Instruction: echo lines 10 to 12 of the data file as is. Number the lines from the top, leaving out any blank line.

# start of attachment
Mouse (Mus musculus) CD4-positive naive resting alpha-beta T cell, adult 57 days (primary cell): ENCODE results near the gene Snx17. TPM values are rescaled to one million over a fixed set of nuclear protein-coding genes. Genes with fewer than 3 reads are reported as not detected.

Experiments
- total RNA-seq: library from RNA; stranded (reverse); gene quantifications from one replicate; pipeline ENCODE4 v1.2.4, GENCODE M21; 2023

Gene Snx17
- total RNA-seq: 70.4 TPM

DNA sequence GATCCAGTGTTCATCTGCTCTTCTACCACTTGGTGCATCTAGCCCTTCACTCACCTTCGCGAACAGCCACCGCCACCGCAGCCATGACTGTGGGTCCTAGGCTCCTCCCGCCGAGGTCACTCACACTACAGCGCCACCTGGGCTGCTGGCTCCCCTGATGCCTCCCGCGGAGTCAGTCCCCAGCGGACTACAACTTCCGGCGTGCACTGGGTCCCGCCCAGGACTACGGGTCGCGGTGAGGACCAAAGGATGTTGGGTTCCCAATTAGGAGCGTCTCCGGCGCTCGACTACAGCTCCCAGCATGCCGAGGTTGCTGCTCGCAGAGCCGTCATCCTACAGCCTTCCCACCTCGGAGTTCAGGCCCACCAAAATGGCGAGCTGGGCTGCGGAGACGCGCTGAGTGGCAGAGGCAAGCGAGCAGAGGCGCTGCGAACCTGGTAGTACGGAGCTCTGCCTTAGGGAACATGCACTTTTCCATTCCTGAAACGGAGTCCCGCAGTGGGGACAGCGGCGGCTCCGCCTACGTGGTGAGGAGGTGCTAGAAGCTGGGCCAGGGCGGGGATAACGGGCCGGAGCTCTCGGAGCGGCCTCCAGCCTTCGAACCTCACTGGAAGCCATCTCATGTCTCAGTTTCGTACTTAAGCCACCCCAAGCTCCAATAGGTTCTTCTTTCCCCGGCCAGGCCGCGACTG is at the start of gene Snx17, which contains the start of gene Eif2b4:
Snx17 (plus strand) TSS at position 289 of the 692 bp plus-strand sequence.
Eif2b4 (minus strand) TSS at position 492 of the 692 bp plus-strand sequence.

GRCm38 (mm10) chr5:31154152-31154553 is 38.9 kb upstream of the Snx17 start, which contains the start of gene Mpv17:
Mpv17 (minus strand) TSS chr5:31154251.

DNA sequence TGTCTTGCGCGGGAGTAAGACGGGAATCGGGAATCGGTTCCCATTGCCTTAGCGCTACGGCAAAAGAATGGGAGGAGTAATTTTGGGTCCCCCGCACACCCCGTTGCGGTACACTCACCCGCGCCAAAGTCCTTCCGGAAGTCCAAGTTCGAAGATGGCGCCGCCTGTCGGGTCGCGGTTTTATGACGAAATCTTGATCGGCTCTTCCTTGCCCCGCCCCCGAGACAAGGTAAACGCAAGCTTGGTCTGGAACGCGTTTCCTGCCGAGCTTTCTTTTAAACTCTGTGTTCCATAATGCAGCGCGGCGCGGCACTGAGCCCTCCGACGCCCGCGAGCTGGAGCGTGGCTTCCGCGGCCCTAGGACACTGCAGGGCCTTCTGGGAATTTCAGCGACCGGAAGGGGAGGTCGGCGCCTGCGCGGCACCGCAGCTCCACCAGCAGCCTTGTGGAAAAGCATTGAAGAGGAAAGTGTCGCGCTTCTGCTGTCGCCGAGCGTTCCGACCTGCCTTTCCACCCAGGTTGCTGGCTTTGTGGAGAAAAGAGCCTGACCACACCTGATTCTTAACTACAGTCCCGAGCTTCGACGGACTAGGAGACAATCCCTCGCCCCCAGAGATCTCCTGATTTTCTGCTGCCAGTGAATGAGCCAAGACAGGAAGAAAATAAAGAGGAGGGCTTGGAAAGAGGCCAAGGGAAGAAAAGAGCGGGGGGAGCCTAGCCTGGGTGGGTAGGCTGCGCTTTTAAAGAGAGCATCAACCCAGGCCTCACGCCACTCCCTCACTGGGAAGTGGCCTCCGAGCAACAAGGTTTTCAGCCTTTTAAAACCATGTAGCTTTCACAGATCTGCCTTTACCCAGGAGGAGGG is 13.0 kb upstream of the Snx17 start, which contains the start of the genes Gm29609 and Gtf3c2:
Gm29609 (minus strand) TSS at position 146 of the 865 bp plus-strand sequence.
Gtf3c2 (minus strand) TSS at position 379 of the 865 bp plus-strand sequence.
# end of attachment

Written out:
Mpv17 (minus strand) TSS chr5:31154251.

DNA sequence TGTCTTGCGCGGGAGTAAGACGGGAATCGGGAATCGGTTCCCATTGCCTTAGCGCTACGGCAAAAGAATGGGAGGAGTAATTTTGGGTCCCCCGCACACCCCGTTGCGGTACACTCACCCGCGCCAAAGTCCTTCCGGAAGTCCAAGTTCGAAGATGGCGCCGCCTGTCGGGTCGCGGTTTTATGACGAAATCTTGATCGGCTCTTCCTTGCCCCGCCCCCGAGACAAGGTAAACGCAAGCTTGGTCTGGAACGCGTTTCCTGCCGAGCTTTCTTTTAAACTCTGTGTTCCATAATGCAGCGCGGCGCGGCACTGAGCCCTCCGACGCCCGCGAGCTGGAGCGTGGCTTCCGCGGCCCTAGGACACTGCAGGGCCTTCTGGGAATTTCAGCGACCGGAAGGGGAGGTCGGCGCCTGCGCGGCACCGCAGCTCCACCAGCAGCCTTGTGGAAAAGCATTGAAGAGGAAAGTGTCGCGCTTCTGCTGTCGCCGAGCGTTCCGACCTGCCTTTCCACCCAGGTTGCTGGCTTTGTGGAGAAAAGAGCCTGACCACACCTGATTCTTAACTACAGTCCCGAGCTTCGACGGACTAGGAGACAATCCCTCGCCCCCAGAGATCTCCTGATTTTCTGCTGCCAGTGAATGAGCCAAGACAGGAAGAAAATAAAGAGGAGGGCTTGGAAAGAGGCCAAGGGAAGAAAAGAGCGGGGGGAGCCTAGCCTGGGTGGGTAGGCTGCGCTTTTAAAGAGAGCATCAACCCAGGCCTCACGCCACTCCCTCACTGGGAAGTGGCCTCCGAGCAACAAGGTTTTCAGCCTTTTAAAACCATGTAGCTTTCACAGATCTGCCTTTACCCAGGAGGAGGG is 13.0 kb upstream of the Snx17 start, which contains the start of the genes Gm29609 and Gtf3c2:
Gm29609 (minus strand) TSS at position 146 of the 865 bp plus-strand sequence.